Calgary

Wildrose AGM hopes to avoid past blunders, reinvigorate membership

The Alberta Wildrose annual general meeting is under way in Calgary this weekend but it’s members-only for most of it so it can be a safe space to discuss policy, the party leader says.

Party says public blunders are behind them and they’re ready to appeal to a broader conservative base

Wildrose leader Brian Jean addresses media hours before the party's 2015 AGM gets under way in Calgary Friday. (CBC)

The Alberta Wildrose annual general meeting is underway in Calgary this weekend but it's members-only for most of it so it can be a safe space to discuss policy, the party leader says.

"I have a different management style," said Brian Jean addressing media ahead of the convention Friday.

"This is an opportunity for members to fully debate policy issues and positions. I want to make sure our membership have the opportunity."

The party's 2014 AGM, which was open to media, showed a very public dispute within the party over the issue of equal rights for all regardless of race, religion, sexual orientation, and other differences.

"We needed a definitive statement to protect the equality of all Albertans, including our friends in the LGBTQ community. So we drafted and we passed one," then-leader Danielle Smith said in a speech before the AGM vote.

The party voted 148-109 against the resolution endorsed by Smith.

Jean says, the party has gotten past that place and are ready to take on the governing NDP.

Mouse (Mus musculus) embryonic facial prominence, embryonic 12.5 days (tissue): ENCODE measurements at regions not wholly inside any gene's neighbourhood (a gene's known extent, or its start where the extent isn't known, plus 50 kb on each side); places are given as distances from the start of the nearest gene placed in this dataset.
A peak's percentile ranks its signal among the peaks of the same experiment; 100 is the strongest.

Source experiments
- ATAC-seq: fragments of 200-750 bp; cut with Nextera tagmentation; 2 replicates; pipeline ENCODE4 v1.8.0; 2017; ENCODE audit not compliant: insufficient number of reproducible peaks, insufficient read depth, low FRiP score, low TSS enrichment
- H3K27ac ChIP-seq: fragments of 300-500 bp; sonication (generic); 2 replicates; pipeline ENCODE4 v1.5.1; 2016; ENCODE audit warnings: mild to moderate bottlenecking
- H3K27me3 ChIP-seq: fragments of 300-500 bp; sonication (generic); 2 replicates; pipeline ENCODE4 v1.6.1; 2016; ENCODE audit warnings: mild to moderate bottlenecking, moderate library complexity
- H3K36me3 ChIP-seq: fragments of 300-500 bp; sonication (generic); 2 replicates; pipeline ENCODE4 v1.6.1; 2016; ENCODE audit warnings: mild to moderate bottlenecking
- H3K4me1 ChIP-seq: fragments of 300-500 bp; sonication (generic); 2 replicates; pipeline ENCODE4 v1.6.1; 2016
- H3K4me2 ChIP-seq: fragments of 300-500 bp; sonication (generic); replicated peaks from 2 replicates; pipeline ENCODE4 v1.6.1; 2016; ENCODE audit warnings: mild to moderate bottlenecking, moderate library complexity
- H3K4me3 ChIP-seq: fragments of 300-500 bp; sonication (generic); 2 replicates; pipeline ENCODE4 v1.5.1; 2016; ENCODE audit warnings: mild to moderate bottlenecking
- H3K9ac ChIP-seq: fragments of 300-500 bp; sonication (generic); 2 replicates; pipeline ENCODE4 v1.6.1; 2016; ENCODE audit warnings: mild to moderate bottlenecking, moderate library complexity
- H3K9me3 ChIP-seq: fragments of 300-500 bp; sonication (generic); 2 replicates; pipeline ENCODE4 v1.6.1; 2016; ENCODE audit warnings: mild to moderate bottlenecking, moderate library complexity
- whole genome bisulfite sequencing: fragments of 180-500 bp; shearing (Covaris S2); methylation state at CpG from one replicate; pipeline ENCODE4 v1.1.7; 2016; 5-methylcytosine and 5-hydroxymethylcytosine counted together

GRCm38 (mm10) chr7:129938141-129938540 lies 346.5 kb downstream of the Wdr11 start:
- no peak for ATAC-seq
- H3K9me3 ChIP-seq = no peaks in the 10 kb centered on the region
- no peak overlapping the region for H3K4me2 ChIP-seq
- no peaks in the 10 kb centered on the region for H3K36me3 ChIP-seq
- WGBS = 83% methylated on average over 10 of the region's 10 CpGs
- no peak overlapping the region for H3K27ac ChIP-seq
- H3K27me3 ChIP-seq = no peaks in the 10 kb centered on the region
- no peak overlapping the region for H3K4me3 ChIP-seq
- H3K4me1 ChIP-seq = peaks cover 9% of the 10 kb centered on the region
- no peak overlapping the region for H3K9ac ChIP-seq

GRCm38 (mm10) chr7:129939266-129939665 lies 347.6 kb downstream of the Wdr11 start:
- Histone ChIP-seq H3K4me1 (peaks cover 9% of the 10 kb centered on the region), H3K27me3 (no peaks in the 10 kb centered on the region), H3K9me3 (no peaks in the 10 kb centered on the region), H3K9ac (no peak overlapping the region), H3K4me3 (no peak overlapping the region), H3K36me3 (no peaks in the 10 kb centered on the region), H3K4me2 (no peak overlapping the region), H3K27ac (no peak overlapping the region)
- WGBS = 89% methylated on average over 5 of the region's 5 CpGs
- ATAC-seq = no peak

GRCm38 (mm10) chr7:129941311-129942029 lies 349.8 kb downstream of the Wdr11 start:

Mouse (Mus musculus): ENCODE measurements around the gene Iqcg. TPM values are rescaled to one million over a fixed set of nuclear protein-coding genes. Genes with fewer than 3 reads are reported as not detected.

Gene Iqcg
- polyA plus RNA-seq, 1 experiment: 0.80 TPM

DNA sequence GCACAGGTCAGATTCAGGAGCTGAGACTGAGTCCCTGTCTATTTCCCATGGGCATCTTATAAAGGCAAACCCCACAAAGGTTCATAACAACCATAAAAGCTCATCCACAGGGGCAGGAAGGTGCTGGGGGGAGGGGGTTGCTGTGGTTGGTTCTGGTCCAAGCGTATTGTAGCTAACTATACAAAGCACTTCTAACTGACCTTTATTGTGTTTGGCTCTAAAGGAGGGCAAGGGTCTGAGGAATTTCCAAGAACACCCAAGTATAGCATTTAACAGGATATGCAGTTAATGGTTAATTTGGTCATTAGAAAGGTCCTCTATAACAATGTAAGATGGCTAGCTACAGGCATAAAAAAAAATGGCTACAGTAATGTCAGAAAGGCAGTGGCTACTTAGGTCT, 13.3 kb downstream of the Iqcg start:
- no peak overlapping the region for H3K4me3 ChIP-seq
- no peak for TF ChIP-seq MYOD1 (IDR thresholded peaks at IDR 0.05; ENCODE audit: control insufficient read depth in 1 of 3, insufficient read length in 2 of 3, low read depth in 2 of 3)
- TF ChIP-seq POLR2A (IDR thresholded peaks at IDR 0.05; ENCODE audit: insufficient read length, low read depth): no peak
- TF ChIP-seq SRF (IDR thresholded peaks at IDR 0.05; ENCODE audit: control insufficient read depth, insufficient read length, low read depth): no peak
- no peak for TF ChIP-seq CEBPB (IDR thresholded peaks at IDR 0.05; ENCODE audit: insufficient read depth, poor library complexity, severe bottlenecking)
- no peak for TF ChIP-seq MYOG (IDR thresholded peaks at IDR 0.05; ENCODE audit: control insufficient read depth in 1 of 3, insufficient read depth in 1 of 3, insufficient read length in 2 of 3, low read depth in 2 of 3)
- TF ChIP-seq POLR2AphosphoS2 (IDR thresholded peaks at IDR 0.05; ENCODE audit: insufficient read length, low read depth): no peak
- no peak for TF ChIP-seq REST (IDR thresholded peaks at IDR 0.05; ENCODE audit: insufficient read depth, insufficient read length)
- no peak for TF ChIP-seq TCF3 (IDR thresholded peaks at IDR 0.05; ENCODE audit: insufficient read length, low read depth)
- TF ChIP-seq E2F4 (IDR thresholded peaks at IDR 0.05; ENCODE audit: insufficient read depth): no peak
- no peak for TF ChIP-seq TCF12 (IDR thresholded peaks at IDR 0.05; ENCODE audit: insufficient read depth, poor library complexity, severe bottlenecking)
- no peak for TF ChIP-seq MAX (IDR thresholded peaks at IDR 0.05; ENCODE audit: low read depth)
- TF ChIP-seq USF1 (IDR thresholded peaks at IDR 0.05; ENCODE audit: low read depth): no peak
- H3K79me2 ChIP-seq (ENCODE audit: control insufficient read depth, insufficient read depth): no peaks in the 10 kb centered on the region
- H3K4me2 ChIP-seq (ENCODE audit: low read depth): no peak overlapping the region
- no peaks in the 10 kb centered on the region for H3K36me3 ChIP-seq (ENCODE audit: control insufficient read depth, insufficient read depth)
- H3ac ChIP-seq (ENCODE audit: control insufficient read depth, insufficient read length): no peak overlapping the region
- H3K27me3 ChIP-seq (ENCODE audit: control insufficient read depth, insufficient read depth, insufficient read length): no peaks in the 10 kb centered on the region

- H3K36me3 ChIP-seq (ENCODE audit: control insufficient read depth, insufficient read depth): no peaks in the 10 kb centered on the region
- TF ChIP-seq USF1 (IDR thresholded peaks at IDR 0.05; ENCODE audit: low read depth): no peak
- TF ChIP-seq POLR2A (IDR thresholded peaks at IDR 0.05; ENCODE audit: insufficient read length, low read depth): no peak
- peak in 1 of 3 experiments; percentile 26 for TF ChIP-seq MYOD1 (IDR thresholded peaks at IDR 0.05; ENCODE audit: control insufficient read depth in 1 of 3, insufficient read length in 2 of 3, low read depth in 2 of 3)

"No party in the history of Canada has seen the types of trials and tribulations that we have over the last few months and we have come out very strong with a brighter and more optimistic future," Jean said.

"We truly represent every part and every corner of our great province."

Wildrose MLA Jason Mixon defends the party's decision to keep the AGM off limits to media. 4:55

The meeting policy proposals were posted online leading one political analyst to draw comparisons to a previous right-wing party.

"They look like old Reform party type initiatives," said Lori Williams, an associate professor of policy studies at Mount Royal University.

She says items like privatization of essential government services, competition in health care and taking control of the federal firearms act could scare off centrist voters.

"A little bit more radical if you like, a little less moderate or centrist. Less appealing to ordinary Albertans," Williams said.

But for Wildrose party member Justin Thompson at the convention, he likes what he sees in leader Brian Jean.

Justin Thompson says he likes what he sees in Wildrose party leader Brian Jean, at the party's AGM Friday in Calgary. (CBC)

"We have got to stay on message and really stay out of fights that are none of our business, pick our battles and just keep strong," Thompson said.

"Just keep spreading the message and hopefully the people will come around and realize that the Wildrose are a true conservative party and the best choice for Alberta as a province."

Resolutions discussed Friday night will be voted on Saturday but Jean came out on top in a leadership review, with 78 per cent support from members.

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